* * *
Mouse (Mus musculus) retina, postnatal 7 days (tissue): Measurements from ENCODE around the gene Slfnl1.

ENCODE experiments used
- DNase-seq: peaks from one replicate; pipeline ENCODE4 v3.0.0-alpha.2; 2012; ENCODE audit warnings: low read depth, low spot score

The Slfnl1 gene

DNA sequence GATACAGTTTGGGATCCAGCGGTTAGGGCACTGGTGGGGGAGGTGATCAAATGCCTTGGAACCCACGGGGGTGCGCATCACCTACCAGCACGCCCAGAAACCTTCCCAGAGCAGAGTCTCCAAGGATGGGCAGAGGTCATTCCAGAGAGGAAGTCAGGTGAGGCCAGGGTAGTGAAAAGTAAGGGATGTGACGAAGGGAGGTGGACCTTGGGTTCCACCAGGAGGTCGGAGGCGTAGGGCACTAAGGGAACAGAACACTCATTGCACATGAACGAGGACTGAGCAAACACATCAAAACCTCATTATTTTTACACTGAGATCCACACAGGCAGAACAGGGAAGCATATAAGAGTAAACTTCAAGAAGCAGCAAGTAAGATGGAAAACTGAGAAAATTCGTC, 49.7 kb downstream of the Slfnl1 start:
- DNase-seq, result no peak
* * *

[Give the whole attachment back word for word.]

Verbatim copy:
Mouse (Mus musculus) retina, postnatal 7 days (tissue): Measurements from ENCODE around the gene Slfnl1.

ENCODE experiments used
- DNase-seq: peaks from one replicate; pipeline ENCODE4 v3.0.0-alpha.2; 2012; ENCODE audit warnings: low read depth, low spot score

The Slfnl1 gene

DNA sequence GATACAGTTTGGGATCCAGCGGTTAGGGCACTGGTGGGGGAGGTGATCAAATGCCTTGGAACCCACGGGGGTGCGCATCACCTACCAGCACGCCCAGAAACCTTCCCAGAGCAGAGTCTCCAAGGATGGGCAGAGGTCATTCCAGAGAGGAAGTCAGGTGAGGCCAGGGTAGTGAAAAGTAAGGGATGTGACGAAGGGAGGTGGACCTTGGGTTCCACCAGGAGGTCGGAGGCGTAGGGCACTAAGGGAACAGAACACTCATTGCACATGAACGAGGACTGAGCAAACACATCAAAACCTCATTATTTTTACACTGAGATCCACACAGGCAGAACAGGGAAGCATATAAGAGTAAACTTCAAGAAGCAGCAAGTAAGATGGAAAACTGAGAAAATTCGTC, 49.7 kb downstream of the Slfnl1 start:
- DNase-seq, result no peak